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– COSMIC-313 is the third phase 3 pivotal trial to investigate cabozantinib in combination with immune checkpoint inhibitors –
“Clinical observations suggest cabozantinib promotes an
immune-permissive environment, which could present an opportunity for
additive or synergistic effects with immune checkpoint inhibitors,” said
COSMIC-313 is a multicenter, randomized, double-blinded, controlled phase 3 pivotal trial that aims to enroll approximately 676 patients at 150 sites globally. Patients will be randomized 1:1 to the experimental arm of cabozantinib in combination with nivolumab and ipilimumab and to the control arm of nivolumab and ipilimumab in combination with matched placebo.
Design of this phase 3 pivotal trial was informed by results from the
ongoing phase 1b study of cabozantinib plus nivolumab with or without
ipilimumab in patients with previously treated advanced genitourinary
cancers, including RCC. The phase 1b trial is being conducted by the
The American Cancer Society’s 2019 statistics cite kidney cancer as among the top ten most commonly diagnosed forms of cancer among both men and women in the U.S.1 Clear cell RCC is the most common type of kidney cancer in adults.2 If detected in its early stages, the five-year survival rate for RCC is high; for patients with advanced or late-stage metastatic RCC, however, the five-year survival rate is only 12 percent, with no identified cure for the disease.1 Approximately 32,000 patients in the U.S. and 70,000 globally require treatment, and an estimated 15,000 patients in the U.S. each year are in need of a first-line treatment for advanced kidney cancer.3
The majority of clear cell RCC tumors have lower than normal levels of a protein called von Hippel-Lindau, which leads to higher levels of MET, AXL and VEGF.4,5 These proteins promote tumor angiogenesis (blood vessel growth), growth, invasiveness and metastasis.6,7,8,9 MET and AXL may provide escape pathways that drive resistance to VEGF receptor inhibitors.5,6
About CABOMETYX® (cabozantinib)
In the U.S., CABOMETYX tablets are approved for the treatment of
patients with advanced RCC and for the treatment of patients with
hepatocellular carcinoma (HCC) who have been previously treated with
sorafenib. CABOMETYX tablets have also received regulatory approvals in
The combination of CABOMETYX with nivolumab and ipilimumab is not indicated for previously untreated advanced RCC.
U.S. Important Safety Information
- Hemorrhage: Severe and fatal hemorrhages occurred with CABOMETYX. The incidence of Grade 3 to 5 hemorrhagic events was 5% in CABOMETYX patients. Discontinue CABOMETYX for Grade 3 or 4 hemorrhage. Do not administer CABOMETYX to patients who have a recent history of hemorrhage, including hemoptysis, hematemesis, or melena.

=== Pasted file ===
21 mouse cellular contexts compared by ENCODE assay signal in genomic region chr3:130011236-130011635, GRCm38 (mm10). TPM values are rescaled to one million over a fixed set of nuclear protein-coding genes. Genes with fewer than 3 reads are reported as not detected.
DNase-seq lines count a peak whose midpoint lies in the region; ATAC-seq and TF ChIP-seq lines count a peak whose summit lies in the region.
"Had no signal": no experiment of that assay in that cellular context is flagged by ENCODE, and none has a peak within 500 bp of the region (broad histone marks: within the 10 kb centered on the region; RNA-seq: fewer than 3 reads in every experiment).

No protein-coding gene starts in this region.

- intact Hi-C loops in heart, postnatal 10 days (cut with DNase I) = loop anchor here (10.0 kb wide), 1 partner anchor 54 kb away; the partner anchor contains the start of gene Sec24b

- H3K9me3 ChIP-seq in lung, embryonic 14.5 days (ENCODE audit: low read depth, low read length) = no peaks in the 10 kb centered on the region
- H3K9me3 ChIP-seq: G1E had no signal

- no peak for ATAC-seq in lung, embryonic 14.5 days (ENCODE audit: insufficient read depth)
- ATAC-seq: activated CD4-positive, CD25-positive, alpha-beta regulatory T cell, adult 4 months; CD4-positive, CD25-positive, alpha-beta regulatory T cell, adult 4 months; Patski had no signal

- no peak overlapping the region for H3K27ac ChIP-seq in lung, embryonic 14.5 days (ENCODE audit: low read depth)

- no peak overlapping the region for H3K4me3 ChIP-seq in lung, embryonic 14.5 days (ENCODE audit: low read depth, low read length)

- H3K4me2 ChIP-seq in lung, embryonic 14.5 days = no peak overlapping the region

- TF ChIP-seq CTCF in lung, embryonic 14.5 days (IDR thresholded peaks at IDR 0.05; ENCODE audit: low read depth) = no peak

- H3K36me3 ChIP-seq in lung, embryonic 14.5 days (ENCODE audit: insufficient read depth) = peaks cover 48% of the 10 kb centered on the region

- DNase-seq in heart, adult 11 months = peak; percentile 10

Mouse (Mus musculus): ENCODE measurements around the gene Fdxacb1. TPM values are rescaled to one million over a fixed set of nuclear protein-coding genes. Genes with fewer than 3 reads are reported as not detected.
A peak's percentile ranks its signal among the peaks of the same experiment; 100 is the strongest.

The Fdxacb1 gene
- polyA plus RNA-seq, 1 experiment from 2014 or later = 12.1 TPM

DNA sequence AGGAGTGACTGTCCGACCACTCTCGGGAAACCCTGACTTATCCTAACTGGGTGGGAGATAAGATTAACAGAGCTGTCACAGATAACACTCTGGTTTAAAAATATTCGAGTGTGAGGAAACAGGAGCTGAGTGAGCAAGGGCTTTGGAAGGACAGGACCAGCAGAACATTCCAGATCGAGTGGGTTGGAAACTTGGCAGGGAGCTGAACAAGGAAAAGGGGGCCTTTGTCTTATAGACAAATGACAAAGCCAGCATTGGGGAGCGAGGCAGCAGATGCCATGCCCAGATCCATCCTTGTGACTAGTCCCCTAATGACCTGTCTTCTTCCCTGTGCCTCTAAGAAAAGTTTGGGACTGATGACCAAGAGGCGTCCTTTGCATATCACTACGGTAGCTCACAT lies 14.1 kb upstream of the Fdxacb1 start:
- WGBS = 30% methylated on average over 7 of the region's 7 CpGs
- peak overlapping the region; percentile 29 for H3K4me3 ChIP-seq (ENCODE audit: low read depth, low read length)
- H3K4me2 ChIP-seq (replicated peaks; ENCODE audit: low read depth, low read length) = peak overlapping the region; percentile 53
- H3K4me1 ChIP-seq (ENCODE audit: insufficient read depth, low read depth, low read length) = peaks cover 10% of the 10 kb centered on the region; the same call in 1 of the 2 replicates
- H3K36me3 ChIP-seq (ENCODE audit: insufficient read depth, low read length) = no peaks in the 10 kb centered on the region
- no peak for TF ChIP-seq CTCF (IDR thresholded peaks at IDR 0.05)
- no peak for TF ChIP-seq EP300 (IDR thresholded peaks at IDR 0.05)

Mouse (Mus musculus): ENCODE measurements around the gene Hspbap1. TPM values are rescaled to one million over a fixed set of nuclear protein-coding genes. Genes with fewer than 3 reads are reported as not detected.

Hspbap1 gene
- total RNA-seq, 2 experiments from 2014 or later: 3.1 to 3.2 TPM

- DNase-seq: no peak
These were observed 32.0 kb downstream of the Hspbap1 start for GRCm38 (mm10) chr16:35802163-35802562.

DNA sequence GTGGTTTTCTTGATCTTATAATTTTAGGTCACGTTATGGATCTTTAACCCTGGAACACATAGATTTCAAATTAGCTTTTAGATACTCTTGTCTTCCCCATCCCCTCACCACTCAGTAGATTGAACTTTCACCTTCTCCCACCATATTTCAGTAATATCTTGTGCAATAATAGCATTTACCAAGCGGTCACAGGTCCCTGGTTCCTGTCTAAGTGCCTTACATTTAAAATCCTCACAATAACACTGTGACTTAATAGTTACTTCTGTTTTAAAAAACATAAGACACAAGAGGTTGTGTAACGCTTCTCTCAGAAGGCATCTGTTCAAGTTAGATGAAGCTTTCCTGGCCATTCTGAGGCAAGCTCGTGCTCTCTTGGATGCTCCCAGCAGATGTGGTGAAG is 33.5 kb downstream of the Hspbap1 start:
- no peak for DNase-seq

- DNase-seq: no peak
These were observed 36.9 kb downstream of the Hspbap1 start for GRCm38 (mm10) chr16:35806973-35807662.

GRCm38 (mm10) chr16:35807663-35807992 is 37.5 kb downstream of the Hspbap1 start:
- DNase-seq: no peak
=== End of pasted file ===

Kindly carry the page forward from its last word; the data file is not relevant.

- Perforations and Fistulas: GastrointestinaI (GI) perforations, including fatal cases, occurred in 1% of CABOMETYX patients. Fistulas, including fatal cases, occurred in 1% of CABOMETYX patients. Monitor patients for signs and symptoms of perforations and fistulas, including abscess and sepsis. Discontinue CABOMETYX in patients who experience a fistula that cannot be appropriately managed or a GI perforation.
- Thrombotic Events: CABOMETYX increased the risk of thrombotic events. Venous thromboembolism occurred in 7% (including 4% pulmonary embolism) and arterial thromboembolism in 2% of CABOMETYX patients. Fatal thrombotic events occurred in CABOMETYX patients. Discontinue CABOMETYX in patients who develop an acute myocardial infarction or serious arterial or venous thromboembolic event requiring medical intervention.
- Hypertension and Hypertensive Crisis: CABOMETYX can cause hypertension, including hypertensive crisis. Hypertension occurred in 36% (17% Grade 3 and <1% Grade 4) of CABOMETYX patients. Do not initiate CABOMETYX in patients with uncontrolled hypertension. Monitor blood pressure regularly during CABOMETYX treatment. Withhold CABOMETYX for hypertension that is not adequately controlled with medical management; when controlled, resume at a reduced dose. Discontinue CABOMETYX for severe hypertension that cannot be controlled with anti-hypertensive therapy or for hypertensive crisis.
- Diarrhea: Diarrhea occurred in 63% of CABOMETYX patients. Grade 3 diarrhea occurred in 11% of CABOMETYX patients. Withhold CABOMETYX until improvement to Grade 1 and resume at a reduced dose for intolerable Grade 2 diarrhea, Grade 3 diarrhea that cannot be managed with standard antidiarrheal treatments, or Grade 4 diarrhea.
- Palmar-Plantar Erythrodysesthesia (PPE): PPE occurred in 44% of CABOMETYX patients. Grade 3 PPE occurred in 13% of CABOMETYX patients. Withhold CABOMETYX until improvement to Grade 1 and resume at a reduced dose for intolerable Grade 2 PPE or Grade 3 PPE.
- Proteinuria: Proteinuria occurred in 7% of CABOMETYX patients. Monitor urine protein regularly during CABOMETYX treatment. Discontinue CABOMETYX in patients who develop nephrotic syndrome.
- Osteonecrosis of the Jaw (ONJ): ONJ occurred in <1% of CABOMETYX patients. ONJ can manifest as jaw pain, osteomyelitis, osteitis, bone erosion, tooth or periodontal infection, toothache, gingival ulceration or erosion, persistent jaw pain, or slow healing of the mouth or jaw after dental surgery. Perform an oral examination prior to CABOMETYX initiation and periodically during treatment. Advise patients regarding good oral hygiene practices. Withhold CABOMETYX for at least 28 days prior to scheduled dental surgery or invasive dental procedures. Withhold CABOMETYX for development of ONJ until complete resolution.